So Old and Yet So New (Poetry)

This is some poetry inspired by my current re-reading of The Tale of Genji.

From ink-treasures.com
From ink-treasures.com

The brush at rest, she sweetly shed
her kanji burden in black rain.
Told it slant, but all refrain
from advice or like
on poetry’s thin frame.
Safflower and cicada shells linger on pages
but nothing compares
to the shy violet blush of
crocus beneath dried leaves.
How could I forget
the persistent folly of men
and how quickly sleeves are

dampened by the morning dew?

 

And, in the spirit of Royall Tyler’s multiple footnotes: kanji are the Chinese characters or ideograms used in Japanese (alongside the syllabic hiragana and katakana), safflower and cicada shells are nicknames used for certain ladies to whom Genji has shown some affection, while the wet sleeves are a recurring motif in all of Classical Japanese and Chinese literature and represent mourning, regret, suffering.

Don’t Believe Me? Just Watch!

It’s on every radio station I seem to switch on: Mark Ronson and Bruno Mars singing ‘Uptown Funk’. I’d heard this catchy song before, enjoyed the cheeky video, but in February it became part of the soundtrack of my life.

It was the music blaring out of the loudspeakers as my children came skiing down the slopes with shiny badges and faces to match. It was the last song on my car radio before I had my fateful meeting with a literary agent and editor. It was the song I heard just before I embarked upon a challenging training course with a difficult client. And, in each case, the outcome was as happy and snappy as the song itself. So it has become my ‘good luck token’. Think I’m all bark and no bite, all dreams and nought to back it up? Just you watch!

So it made my day to see Michelle Obama dancing to it on Ellen:

http://www.justjared.com/2015/03/12/michelle-obama-dances-to-uptown-funk-on-ellen-watch-now/

Sometimes you just need to prove them all wrong. Have a lovely weekend and don’t give up on your ambitions!

 

Friday Fun: Take to the Trees

Alongside a (slight) obsession with chateaux and libraries, you may know that I also dream of owning a treehouse. So here are some that have inspired me over the years…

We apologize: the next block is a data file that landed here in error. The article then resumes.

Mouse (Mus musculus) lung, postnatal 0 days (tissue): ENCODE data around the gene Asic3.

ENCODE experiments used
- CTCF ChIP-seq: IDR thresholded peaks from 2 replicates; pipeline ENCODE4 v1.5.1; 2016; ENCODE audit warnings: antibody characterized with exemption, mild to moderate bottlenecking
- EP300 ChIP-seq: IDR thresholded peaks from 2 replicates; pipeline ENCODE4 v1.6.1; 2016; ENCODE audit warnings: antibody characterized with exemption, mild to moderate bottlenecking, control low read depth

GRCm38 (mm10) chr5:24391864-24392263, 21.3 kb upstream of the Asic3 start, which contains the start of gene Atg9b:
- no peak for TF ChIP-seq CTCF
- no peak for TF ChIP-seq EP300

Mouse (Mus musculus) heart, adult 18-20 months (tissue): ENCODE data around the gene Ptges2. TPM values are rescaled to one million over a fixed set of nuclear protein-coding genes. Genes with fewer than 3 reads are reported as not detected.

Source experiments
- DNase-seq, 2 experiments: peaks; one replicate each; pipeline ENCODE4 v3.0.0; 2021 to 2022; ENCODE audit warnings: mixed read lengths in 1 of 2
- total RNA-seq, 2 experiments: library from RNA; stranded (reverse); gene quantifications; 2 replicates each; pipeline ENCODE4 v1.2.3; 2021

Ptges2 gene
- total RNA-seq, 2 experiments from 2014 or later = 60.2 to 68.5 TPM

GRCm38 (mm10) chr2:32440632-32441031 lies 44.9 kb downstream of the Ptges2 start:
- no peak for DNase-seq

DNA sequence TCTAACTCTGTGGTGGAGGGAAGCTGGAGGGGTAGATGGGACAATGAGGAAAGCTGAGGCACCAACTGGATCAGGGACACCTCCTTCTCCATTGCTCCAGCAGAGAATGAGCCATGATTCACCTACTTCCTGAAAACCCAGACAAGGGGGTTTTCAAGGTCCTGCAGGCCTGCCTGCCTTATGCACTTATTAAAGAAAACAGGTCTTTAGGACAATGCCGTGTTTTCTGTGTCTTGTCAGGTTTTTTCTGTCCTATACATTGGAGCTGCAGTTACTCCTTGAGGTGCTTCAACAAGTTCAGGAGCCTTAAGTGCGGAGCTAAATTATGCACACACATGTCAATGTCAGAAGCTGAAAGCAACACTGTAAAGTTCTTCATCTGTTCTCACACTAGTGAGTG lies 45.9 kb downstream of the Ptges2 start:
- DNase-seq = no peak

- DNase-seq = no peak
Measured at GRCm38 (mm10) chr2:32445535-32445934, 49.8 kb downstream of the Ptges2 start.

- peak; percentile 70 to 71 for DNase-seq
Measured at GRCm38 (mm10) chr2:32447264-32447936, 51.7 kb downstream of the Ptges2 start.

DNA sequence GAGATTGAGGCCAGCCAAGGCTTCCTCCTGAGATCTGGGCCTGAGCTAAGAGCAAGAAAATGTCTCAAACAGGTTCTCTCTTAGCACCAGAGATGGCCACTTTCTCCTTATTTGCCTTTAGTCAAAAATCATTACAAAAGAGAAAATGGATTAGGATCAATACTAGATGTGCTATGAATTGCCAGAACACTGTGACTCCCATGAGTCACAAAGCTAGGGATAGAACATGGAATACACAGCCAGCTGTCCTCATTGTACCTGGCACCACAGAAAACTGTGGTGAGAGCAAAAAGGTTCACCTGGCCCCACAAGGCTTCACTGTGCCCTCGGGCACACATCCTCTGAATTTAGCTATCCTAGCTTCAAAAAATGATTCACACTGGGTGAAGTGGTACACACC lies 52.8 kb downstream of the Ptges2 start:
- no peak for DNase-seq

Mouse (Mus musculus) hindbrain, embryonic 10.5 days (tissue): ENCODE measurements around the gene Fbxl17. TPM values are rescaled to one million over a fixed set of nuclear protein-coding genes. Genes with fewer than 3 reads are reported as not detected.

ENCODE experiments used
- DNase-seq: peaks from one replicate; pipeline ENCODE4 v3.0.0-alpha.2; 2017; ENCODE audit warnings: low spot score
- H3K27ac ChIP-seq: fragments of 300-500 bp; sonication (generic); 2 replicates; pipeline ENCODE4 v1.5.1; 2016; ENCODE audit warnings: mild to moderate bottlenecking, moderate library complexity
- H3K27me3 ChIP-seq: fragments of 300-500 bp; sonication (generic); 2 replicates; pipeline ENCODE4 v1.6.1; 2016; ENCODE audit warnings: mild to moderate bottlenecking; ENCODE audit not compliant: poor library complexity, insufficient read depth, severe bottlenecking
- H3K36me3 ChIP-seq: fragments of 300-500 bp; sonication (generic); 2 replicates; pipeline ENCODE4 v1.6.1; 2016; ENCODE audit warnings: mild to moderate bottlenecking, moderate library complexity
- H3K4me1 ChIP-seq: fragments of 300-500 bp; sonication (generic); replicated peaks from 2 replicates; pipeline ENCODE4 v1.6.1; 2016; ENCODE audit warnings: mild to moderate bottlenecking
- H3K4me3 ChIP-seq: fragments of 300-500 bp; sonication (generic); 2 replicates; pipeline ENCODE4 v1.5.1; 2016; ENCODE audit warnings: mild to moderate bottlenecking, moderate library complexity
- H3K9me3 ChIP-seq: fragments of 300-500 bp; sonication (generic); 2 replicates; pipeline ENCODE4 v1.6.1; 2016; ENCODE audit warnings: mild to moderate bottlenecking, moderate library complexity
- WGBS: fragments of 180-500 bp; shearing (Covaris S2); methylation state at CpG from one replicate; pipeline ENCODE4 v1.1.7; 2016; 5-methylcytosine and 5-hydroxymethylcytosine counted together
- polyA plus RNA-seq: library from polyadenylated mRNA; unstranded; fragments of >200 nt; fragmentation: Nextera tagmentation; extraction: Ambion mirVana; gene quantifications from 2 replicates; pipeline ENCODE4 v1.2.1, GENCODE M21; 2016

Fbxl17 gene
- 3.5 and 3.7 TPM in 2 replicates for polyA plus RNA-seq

Forest Hut or Gingerbread House? From Decoist.
Forest Hut or Gingerbread House? From Decoist.
Point Hotel in Washington State website.
Point Hotel in Washington State website.
Some are relatively simple, like this one from The Telegraph.
Some are relatively simple, like this one from The Telegraph.
Others can only be described as... grandiose. From The Treehouse Company Ltd.
Others can only be described as… grandiose. From The Treehouse Company Ltd.
The interiors are enticing too. Canada Farow Partnership.
The interiors are enticing too. Canada, Farrow Partnership.

We’ve come a long way from our tree-dwelling ancestors, haven’t we?

Now all I need to do is find a suitable tree…

A few favourite quotes

No world is too hard,

If you summon up enough heat.

You can do it.

The fire is there in your fingertips…

(Jerome Rothenberg)

20140618_104358

Poetry is what we make of disparity—an effort to bridge the gap between the raggedness of daily life and our deeper intuition of (or yearning for) coherence, if only with a flying leap. Life is accidental. A poem is a foothold, a stepping stone, a space probe. A whole is what we leave in our wake.  (Kevin Craft)

 

20140824_112911

Das Gedicht ist einsam. Es ist einsam und unterwegs… das Gedicht zeigt eine starke Neigung zum Verstummen.

The poem is lonely. It is lonely and on its way… the poem shows a strong tendency to fall silent.

(Paul Celan)

jardin9

Poem: Love of Music

Music-Note-Coloring-Pages-For-KidsAnthony at dVerse Poets Pub has us talking about music being the food of love,  and urging us to play on. Who am I to disagree? Musicality, rhythm, sound is all-important to me in poetry – when I read the poetry of others or when I write my own.